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Should You Make a Habit of Cohabitation?

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Can living together before marriage serve as a successful test-drive for a relationship and help couples avoid divorce? Research suggests otherwise.

We all know the reasons to move in with your significant other before marriage.  For a man, his home suddenly smells wonderful, like freshly baked chocolate chip cookies, white sandy beaches and fields of wild dandelions. Clean underwear magically appears, the toilet paper holder is always full and bed linens are soft enough to frost cakes with. For a woman, her home is suddenly transformed into a technologically hooked up, smart house, a wired masterpiece and things miraculously find their way to the walls. The shelves are finally mounted, the cable box somehow starts to function and the internet stops going in and out. Many couples just opt to cohabitate out of financial convenience, to test out the waters, or because of a “we’re already here, so why not?” mentality.

As such, many couples take the plunge before they say, “I do”. And cohabitation before marriage has simply become part of our normal, typical life course. This is especially common for younger people. In fact, thirty or forty years ago, cohabitation was relatively rare before marriage. In 1970 only about 500,000 couples lived together in un-wedded bliss. Now, nearly 5 million opposite-sex couples in the United States live together outside of marriage and more than 50 percent of couples who marry today have lived together beforehand. Yes, these numbers are staggering. These days, many couples think it would be idiotic not to live with someone before marriage. They don’t want to end up the way their parents or older relatives did, which is divorced. They conclude that living together, finding out if you can actually can, will help to minimize the risk of divorce in the future.

Despite all of the reasons to move in together before marriage, there are many reasons not to. A revealing recent study shows, in fact, that couples that live together before marriage have a higher likelihood of divorce.

Just The Facts

In 2009, a study was conducted by the Journal of Family Psychology of more than 1,000 married men and women between the ages of 18 and 34, who had been married 10 years or less. Of those studied, about 40 percent of participants reported they didn’t live together before marriage, 43 percent did so before engagement, and about 16 percent cohabited only after getting engaged.

Overall, the study discovered the following:

1. Couples living together before marriage have a higher chance of getting divorced than those who wait until they were engaged or married.

2. Upwards of 70 percent of U.S. couples are cohabiting these days before marrying. This means a large number of couples are setting themselves up for divorce.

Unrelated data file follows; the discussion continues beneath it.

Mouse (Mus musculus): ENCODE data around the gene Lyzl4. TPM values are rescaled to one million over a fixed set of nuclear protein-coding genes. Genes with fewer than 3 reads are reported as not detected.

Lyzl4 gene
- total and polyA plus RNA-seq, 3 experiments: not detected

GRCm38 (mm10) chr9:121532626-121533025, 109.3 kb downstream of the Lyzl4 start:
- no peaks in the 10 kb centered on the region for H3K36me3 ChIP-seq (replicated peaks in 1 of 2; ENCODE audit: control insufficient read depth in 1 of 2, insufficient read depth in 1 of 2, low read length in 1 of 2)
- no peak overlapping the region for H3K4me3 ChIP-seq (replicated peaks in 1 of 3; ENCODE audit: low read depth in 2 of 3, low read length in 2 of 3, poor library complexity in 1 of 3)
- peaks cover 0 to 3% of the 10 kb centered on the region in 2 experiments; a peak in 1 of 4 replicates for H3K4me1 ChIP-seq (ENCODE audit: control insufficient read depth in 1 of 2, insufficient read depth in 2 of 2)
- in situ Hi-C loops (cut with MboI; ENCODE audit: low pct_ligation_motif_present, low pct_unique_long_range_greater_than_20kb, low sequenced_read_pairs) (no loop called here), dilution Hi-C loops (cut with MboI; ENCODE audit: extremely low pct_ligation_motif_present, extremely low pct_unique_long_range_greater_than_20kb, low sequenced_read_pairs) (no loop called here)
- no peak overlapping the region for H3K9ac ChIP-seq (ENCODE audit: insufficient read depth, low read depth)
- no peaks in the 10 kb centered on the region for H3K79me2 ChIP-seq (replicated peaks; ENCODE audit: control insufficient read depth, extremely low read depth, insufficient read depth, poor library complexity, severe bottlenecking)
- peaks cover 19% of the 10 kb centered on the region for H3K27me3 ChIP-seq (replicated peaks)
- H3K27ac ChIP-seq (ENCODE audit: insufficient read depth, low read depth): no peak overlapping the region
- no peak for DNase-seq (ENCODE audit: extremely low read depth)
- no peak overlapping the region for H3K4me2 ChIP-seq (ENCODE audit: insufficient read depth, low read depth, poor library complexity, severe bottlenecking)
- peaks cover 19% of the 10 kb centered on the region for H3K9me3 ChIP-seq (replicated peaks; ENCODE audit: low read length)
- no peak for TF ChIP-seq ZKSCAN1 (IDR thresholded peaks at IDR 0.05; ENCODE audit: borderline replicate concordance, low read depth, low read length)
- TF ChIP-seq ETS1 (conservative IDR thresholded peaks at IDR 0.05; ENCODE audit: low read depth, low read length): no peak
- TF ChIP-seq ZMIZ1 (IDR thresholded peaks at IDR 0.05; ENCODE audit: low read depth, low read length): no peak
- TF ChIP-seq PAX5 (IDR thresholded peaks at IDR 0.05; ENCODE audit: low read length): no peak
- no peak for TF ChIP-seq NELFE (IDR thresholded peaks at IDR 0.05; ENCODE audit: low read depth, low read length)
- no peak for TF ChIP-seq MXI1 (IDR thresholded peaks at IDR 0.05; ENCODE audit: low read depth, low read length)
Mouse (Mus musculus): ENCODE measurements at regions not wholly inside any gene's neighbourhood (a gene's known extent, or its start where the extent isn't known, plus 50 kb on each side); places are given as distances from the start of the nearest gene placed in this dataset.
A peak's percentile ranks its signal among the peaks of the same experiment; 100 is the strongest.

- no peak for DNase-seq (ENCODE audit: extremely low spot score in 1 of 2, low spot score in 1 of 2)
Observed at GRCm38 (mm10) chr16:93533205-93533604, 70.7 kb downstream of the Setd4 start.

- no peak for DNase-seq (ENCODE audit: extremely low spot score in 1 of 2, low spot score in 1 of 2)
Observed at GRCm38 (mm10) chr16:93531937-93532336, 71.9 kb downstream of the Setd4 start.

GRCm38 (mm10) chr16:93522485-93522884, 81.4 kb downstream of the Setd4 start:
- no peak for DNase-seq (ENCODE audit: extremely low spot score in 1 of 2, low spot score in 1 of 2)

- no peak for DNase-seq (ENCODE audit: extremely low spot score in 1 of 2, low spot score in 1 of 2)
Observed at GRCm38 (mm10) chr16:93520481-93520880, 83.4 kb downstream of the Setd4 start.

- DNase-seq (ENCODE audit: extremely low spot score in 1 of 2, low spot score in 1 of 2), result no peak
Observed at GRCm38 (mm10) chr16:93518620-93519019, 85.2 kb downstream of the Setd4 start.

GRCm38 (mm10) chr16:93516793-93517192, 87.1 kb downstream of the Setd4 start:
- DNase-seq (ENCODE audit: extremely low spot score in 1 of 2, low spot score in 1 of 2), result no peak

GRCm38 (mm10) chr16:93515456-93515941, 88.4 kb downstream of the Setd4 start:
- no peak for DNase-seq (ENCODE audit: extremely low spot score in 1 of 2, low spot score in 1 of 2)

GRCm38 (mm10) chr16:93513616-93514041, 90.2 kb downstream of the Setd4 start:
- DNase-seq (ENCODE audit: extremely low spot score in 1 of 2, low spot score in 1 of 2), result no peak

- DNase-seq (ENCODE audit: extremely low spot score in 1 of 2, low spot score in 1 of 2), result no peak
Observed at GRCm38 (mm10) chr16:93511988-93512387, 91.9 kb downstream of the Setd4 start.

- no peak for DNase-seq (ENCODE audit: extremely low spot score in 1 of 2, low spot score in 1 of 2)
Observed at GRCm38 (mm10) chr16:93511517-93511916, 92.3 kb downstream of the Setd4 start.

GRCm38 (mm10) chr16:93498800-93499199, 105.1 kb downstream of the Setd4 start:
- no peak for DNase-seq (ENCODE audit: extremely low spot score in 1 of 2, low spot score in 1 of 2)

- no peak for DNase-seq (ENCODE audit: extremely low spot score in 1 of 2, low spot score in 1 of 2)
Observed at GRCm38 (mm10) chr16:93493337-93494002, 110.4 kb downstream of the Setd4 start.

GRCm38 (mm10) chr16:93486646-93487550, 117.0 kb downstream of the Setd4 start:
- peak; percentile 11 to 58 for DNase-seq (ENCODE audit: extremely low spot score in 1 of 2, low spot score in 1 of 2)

3. About 19 percent of those who cohabited before getting engaged had ever suggested divorce compared with just 12 percent of those who only moved in together after getting engaged and 10 percent of participants who did not cohabit prior to the wedding bells.

Those are the facts. Despite conventional wisdom that living together before marriage will screen out poor matches and therefore improve subsequent marital stability, empirical evidence demonstrates that premarital cohabitation is in fact associated with lowered marital stability. Despite the findings, more couples than ever before are living together before marriage. Should you reserve that U-Haul truck? Unpack your bags? Be armed with the facts, but in the final analysis, the choice is yours.

Marriage is going to be a complicated, confusing, exciting adventure regardless of whether you live with your mate before saying, “I do.” You increase your chances of failure through all sorts of ways. Marrying outside your faith, for example. Getting married at a young age. At the end of the day, marriage is two people full of doubts, shortcomings, and love, holding hands and jumping together. You make the best, most informed decision you can, you commit and you don’t look back. It’s a risk, fraught with the potential to fail, and that makes it beautiful. The two people hop, stumble, get back up, and maybe hit a stride until they fall again.

Marriage is different to each person and every couple. The path to getting there is as well.  You can’t argue with the facts, though. Maybe the study is right after all. Who knows? Maybe, just maybe, you should put off 500 thread count linens and a functioning cable box for a higher chance at a successful marriage.

One Response to Should You Make a Habit of Cohabitation?

  1. vmanlow says:

    Where are these guys who will mount shelves and turn the apartment into a technological dream world?! This is a very interesting article. The types of people who don’t cohabitate have a very different logic: for instance the very religious and those more traditionally committed to marriage as an institution. It is not the living together that will diminish the chances but the approach toward marriage that those who cohabitate tend to have. In many European countries where cohabitation is even more common people tend to enter into cohabitation in a very serious way (often with a domestic partnership). Therefore the outcome is very different. In the US many people enter into cohabitation quite casually, as a test run. Some feel then end up marrying people by default, falling into something that they wouldn’t have gotten into had they taken the time to think about it more rationally.

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